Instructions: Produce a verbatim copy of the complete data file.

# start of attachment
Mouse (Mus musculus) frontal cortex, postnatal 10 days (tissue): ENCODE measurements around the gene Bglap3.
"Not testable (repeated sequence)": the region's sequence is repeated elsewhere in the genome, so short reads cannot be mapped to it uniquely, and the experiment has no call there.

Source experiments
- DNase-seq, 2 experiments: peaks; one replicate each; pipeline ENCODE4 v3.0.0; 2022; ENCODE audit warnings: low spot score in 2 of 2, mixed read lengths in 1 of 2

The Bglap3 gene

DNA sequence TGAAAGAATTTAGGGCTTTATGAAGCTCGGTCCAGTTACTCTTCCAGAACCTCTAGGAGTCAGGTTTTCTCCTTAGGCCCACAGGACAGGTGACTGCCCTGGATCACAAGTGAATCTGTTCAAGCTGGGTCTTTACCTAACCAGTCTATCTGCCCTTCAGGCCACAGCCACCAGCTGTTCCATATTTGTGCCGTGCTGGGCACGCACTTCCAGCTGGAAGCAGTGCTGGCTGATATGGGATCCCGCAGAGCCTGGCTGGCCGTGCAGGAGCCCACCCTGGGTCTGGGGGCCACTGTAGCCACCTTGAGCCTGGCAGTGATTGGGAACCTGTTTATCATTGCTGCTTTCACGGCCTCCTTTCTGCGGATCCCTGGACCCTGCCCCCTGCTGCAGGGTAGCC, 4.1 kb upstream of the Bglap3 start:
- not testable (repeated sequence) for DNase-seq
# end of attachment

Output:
Mouse (Mus musculus) frontal cortex, postnatal 10 days (tissue): ENCODE measurements around the gene Bglap3.
"Not testable (repeated sequence)": the region's sequence is repeated elsewhere in the genome, so short reads cannot be mapped to it uniquely, and the experiment has no call there.

Source experiments
- DNase-seq, 2 experiments: peaks; one replicate each; pipeline ENCODE4 v3.0.0; 2022; ENCODE audit warnings: low spot score in 2 of 2, mixed read lengths in 1 of 2

The Bglap3 gene

DNA sequence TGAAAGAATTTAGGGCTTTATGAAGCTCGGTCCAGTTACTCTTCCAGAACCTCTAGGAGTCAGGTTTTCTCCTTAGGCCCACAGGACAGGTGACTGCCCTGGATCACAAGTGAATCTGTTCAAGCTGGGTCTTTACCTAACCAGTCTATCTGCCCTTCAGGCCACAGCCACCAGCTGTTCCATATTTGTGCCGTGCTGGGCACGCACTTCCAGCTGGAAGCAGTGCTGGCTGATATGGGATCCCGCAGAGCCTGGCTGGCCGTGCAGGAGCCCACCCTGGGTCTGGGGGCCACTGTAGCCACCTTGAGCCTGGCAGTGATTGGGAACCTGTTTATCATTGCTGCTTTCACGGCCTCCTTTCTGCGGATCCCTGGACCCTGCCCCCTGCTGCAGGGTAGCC, 4.1 kb upstream of the Bglap3 start:
- not testable (repeated sequence) for DNase-seq